12. “Shame is already revolution of a kind; shame is actually the victory of the French Revolution over the German patriotism that defeated it in 1813. Shame is a kind of anger which is turned inward. And if a whole nation really experienced a sense of shame, it would be like a lion, crouching ready to spring.” [1]

13. It is good to understand the causes of things (Spinoza’s Amor intellectualis Dei) but bringing these into evidence is itself a moral appeal. Foucault did not speak in terms of good and evil, but rather in terms of health and danger. He did not thereby move “beyond” morality — try spending five minutes talking to a Foucauldian. Moral discourse is a relatively honest way of socializing and submitting to scrutiny the effects we seek to cause in each other.

14. Spinoza and Nietzsche were elitists; whoever would dispense with moral appeals must also dispense with most real conversations people are having. Aristocratic Marxism allows only an austere ontology of force. The result is that obtained by logical positivism — the ruling out of large parts of what people say as basically meaningless.

15. Hegel’s “what is real is rational” is a rebuke to this kind of elitism — it rules out such ruling out. Aristocratic Marxism has a big problem with Hegel: fear of the masses is fear of dialectics, the tool by which “the rabble gets on top.” Hegel’s crime may be called humanism, historicism, idealism, teleology, the subject, holism, Whig history, or totalitarianism. In short: optimism.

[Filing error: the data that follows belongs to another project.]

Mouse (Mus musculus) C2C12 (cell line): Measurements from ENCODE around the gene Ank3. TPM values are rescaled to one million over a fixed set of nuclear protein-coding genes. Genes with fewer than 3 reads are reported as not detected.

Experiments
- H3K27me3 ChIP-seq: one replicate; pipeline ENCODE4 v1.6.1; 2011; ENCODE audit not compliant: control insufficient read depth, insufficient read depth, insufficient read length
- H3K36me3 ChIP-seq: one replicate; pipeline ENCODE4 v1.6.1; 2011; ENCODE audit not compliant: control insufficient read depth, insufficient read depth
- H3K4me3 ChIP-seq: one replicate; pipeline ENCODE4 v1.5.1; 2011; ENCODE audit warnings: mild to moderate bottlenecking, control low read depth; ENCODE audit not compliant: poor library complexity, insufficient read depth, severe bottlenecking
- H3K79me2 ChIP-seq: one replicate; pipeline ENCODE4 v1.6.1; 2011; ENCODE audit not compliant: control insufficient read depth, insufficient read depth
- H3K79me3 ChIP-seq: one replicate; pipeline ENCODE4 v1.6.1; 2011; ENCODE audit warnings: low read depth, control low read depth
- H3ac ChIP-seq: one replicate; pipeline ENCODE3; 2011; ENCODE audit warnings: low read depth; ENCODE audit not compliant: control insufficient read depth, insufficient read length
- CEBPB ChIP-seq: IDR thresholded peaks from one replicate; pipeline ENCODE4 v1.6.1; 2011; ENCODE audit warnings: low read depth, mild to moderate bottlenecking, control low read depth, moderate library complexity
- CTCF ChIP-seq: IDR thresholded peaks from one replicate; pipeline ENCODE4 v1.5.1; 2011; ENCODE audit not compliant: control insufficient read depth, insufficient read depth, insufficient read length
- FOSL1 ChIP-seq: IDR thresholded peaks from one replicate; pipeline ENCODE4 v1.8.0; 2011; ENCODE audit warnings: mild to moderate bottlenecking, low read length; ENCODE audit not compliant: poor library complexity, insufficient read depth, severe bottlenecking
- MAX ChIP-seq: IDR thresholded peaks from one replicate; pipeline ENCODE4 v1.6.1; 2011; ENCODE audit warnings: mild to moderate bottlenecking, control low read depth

16. Spinoza is Dr. Manhattan — the supreme naturalist who sees in 4D, affords no particular distinction to humanity, cannot be killed or surprised, does not experience novelty or free will, and struggles to overcome the cosmic indifference resulting from his God’s-eye view. He doesn’t care enough to stop the Comedian from murdering a woman.

17. The scientificity of Marxism can be bought easily at the expense of its revolutionariness. The prize, the challenge, is to have both. Those who immediately collapse Marxism’s revolutionariness into its scientificity are preemptively insulating themselves against solidarity and accountability, teleporting away to Mars.

18. What could be a sadder affect than aristocratic pessimism? The Aristocratic Marxists cannot imagine winning, only a long winding down of the clock. To proceed on the assumption that we are going to lose is a self-fulfilling prophecy. Seeing the future always means seeing multiple futures, and choosing.

[1] Karl Marx, 1943. Letters from the Deutsch-Französische Jahrbücher. [web]